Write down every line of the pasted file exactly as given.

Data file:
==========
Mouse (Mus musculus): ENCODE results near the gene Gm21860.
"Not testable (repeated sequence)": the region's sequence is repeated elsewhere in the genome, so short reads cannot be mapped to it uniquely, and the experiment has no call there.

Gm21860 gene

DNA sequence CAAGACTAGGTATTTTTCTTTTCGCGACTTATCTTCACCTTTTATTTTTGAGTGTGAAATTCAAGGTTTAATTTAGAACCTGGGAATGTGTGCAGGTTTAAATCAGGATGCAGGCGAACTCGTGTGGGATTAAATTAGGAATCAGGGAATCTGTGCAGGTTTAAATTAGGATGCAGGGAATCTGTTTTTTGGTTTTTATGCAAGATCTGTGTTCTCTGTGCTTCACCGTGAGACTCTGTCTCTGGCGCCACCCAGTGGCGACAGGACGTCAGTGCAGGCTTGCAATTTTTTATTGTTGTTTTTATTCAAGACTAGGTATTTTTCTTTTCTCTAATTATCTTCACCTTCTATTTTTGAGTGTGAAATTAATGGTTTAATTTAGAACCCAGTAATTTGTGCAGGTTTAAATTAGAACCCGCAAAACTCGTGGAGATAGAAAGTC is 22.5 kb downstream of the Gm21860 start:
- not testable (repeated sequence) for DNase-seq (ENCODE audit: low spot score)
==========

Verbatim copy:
Mouse (Mus musculus): ENCODE results near the gene Gm21860.
"Not testable (repeated sequence)": the region's sequence is repeated elsewhere in the genome, so short reads cannot be mapped to it uniquely, and the experiment has no call there.

Gm21860 gene

DNA sequence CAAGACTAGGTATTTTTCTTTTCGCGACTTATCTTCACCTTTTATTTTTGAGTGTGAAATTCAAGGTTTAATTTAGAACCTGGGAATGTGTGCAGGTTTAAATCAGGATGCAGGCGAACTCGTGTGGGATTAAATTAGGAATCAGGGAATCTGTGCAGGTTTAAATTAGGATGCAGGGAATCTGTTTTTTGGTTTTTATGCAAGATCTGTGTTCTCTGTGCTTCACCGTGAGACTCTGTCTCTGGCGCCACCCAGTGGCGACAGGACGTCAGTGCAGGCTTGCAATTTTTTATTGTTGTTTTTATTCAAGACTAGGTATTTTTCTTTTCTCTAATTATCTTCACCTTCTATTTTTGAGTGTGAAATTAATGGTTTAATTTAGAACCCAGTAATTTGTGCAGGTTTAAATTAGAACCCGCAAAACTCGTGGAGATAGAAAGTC is 22.5 kb downstream of the Gm21860 start:
- not testable (repeated sequence) for DNase-seq (ENCODE audit: low spot score)